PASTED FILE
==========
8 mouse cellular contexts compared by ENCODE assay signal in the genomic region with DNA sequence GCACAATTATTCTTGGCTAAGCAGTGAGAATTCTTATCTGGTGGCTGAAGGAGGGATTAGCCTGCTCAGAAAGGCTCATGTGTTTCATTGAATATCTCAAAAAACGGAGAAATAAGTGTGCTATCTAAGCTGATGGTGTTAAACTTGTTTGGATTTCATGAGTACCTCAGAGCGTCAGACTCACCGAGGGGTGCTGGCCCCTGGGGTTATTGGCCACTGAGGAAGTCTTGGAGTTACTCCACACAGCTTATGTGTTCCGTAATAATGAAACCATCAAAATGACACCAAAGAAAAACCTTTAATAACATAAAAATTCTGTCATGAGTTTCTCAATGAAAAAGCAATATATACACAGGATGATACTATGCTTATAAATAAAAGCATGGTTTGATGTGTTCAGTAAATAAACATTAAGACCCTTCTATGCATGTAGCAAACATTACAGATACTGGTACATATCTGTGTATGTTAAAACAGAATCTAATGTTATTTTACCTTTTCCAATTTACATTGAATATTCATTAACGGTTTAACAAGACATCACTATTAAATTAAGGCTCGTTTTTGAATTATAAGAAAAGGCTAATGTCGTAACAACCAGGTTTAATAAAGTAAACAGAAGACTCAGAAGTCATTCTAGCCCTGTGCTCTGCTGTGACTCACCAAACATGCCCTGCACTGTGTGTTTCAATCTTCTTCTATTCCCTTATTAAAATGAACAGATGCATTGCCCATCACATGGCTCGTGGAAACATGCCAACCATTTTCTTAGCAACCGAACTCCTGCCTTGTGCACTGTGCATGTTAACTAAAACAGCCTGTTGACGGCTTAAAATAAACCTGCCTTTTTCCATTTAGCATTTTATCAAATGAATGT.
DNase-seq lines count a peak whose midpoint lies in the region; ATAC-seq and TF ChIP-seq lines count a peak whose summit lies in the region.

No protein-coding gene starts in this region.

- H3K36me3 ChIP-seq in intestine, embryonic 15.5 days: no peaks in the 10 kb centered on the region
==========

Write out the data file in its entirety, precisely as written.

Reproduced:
8 mouse cellular contexts compared by ENCODE assay signal in the genomic region with DNA sequence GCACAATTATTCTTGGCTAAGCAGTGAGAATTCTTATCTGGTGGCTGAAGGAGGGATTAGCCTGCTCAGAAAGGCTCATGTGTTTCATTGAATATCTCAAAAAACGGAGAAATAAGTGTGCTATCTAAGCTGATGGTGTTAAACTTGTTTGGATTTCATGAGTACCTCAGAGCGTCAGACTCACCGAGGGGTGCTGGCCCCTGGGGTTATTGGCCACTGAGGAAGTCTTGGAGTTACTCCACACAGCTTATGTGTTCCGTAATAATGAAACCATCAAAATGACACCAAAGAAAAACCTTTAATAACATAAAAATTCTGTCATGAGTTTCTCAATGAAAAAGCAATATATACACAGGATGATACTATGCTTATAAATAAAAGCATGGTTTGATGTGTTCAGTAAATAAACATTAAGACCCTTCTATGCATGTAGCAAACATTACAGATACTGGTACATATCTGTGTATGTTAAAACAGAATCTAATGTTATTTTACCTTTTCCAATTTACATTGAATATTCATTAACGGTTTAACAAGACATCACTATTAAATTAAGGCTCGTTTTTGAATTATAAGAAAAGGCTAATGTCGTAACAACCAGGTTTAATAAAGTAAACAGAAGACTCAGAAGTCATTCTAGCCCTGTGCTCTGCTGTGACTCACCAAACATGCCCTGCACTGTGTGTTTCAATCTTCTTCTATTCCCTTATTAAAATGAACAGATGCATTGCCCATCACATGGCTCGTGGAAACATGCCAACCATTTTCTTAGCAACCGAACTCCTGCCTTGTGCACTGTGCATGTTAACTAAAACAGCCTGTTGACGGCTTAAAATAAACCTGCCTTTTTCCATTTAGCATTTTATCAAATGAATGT.
DNase-seq lines count a peak whose midpoint lies in the region; ATAC-seq and TF ChIP-seq lines count a peak whose summit lies in the region.

No protein-coding gene starts in this region.

- H3K36me3 ChIP-seq in intestine, embryonic 15.5 days: no peaks in the 10 kb centered on the region